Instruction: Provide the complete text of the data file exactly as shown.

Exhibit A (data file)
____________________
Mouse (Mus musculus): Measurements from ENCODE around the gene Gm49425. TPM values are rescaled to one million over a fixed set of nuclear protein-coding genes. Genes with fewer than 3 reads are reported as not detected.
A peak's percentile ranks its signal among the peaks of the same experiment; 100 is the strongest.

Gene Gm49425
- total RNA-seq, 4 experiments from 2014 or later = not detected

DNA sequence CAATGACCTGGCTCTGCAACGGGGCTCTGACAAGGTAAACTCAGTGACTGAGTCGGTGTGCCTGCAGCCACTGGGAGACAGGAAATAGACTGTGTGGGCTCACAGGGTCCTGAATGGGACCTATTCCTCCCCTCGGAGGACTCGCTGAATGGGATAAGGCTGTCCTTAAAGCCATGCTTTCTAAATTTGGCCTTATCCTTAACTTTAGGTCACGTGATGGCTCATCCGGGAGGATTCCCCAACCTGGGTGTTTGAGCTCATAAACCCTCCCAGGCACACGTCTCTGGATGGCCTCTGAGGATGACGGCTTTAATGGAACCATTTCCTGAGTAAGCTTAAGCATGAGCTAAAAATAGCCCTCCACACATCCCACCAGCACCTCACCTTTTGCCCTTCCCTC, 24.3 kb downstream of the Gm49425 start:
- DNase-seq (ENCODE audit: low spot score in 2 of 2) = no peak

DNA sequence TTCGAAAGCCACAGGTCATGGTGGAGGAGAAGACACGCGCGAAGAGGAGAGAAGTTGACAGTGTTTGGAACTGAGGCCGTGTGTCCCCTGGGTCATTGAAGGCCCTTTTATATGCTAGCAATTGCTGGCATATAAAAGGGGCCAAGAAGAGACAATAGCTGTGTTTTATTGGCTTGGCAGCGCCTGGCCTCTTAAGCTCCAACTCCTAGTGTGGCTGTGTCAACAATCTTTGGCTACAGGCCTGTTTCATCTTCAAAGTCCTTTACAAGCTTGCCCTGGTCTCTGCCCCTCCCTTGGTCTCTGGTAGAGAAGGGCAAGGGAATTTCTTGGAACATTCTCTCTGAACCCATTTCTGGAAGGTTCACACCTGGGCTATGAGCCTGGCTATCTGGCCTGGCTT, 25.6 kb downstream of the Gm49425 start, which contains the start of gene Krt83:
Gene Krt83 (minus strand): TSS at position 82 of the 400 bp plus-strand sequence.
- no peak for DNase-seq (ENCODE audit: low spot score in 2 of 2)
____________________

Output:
Mouse (Mus musculus): Measurements from ENCODE around the gene Gm49425. TPM values are rescaled to one million over a fixed set of nuclear protein-coding genes. Genes with fewer than 3 reads are reported as not detected.
A peak's percentile ranks its signal among the peaks of the same experiment; 100 is the strongest.

Gene Gm49425
- total RNA-seq, 4 experiments from 2014 or later = not detected

DNA sequence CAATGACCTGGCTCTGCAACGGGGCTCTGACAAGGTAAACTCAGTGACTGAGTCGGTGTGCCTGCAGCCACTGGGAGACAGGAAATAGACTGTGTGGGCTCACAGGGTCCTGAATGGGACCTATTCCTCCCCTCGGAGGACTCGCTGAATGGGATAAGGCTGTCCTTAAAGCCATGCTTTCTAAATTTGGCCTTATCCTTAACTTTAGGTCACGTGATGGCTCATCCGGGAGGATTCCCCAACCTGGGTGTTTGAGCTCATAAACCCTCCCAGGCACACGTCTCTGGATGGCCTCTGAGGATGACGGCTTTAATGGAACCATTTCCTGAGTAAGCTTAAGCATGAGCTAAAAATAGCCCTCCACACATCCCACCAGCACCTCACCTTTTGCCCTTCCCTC, 24.3 kb downstream of the Gm49425 start:
- DNase-seq (ENCODE audit: low spot score in 2 of 2) = no peak

DNA sequence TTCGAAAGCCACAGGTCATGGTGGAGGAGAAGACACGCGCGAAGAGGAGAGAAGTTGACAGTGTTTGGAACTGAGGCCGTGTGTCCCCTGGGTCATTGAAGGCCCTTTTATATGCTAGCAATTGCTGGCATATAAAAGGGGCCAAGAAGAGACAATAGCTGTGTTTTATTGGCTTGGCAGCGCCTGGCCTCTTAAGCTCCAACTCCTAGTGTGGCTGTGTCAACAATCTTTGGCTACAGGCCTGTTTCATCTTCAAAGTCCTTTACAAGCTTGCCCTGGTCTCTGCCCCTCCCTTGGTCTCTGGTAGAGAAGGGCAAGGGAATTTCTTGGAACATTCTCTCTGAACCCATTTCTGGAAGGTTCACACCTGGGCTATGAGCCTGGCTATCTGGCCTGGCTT, 25.6 kb downstream of the Gm49425 start, which contains the start of gene Krt83:
Gene Krt83 (minus strand): TSS at position 82 of the 400 bp plus-strand sequence.
- no peak for DNase-seq (ENCODE audit: low spot score in 2 of 2)